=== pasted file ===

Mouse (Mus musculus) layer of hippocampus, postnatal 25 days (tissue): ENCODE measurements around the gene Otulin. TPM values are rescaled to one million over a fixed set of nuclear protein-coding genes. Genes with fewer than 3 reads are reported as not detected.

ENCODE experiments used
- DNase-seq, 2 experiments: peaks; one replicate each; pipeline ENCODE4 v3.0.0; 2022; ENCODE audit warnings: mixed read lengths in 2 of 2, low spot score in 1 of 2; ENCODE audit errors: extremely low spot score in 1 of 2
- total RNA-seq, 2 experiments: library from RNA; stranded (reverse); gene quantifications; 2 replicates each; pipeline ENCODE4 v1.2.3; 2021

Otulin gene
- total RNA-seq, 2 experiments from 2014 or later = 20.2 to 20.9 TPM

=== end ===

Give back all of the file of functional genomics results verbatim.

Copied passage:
Mouse (Mus musculus) layer of hippocampus, postnatal 25 days (tissue): ENCODE measurements around the gene Otulin. TPM values are rescaled to one million over a fixed set of nuclear protein-coding genes. Genes with fewer than 3 reads are reported as not detected.

ENCODE experiments used
- DNase-seq, 2 experiments: peaks; one replicate each; pipeline ENCODE4 v3.0.0; 2022; ENCODE audit warnings: mixed read lengths in 2 of 2, low spot score in 1 of 2; ENCODE audit errors: extremely low spot score in 1 of 2
- total RNA-seq, 2 experiments: library from RNA; stranded (reverse); gene quantifications; 2 replicates each; pipeline ENCODE4 v1.2.3; 2021

Otulin gene
- total RNA-seq, 2 experiments from 2014 or later = 20.2 to 20.9 TPM